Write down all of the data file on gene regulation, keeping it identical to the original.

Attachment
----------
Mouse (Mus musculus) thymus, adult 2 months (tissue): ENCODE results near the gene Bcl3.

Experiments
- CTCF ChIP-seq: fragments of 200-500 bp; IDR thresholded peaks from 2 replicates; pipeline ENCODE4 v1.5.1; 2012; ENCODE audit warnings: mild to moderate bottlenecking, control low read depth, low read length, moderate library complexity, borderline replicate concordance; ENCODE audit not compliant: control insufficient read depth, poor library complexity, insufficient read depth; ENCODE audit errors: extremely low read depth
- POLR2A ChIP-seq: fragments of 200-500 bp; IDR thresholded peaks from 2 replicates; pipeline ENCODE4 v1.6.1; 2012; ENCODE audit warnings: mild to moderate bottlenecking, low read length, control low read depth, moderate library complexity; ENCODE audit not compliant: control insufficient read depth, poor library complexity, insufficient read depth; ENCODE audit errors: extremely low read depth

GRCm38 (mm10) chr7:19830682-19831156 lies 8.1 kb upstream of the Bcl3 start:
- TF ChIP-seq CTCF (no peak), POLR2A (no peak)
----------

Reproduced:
Mouse (Mus musculus) thymus, adult 2 months (tissue): ENCODE results near the gene Bcl3.

Experiments
- CTCF ChIP-seq: fragments of 200-500 bp; IDR thresholded peaks from 2 replicates; pipeline ENCODE4 v1.5.1; 2012; ENCODE audit warnings: mild to moderate bottlenecking, control low read depth, low read length, moderate library complexity, borderline replicate concordance; ENCODE audit not compliant: control insufficient read depth, poor library complexity, insufficient read depth; ENCODE audit errors: extremely low read depth
- POLR2A ChIP-seq: fragments of 200-500 bp; IDR thresholded peaks from 2 replicates; pipeline ENCODE4 v1.6.1; 2012; ENCODE audit warnings: mild to moderate bottlenecking, low read length, control low read depth, moderate library complexity; ENCODE audit not compliant: control insufficient read depth, poor library complexity, insufficient read depth; ENCODE audit errors: extremely low read depth

GRCm38 (mm10) chr7:19830682-19831156 lies 8.1 kb upstream of the Bcl3 start:
- TF ChIP-seq CTCF (no peak), POLR2A (no peak)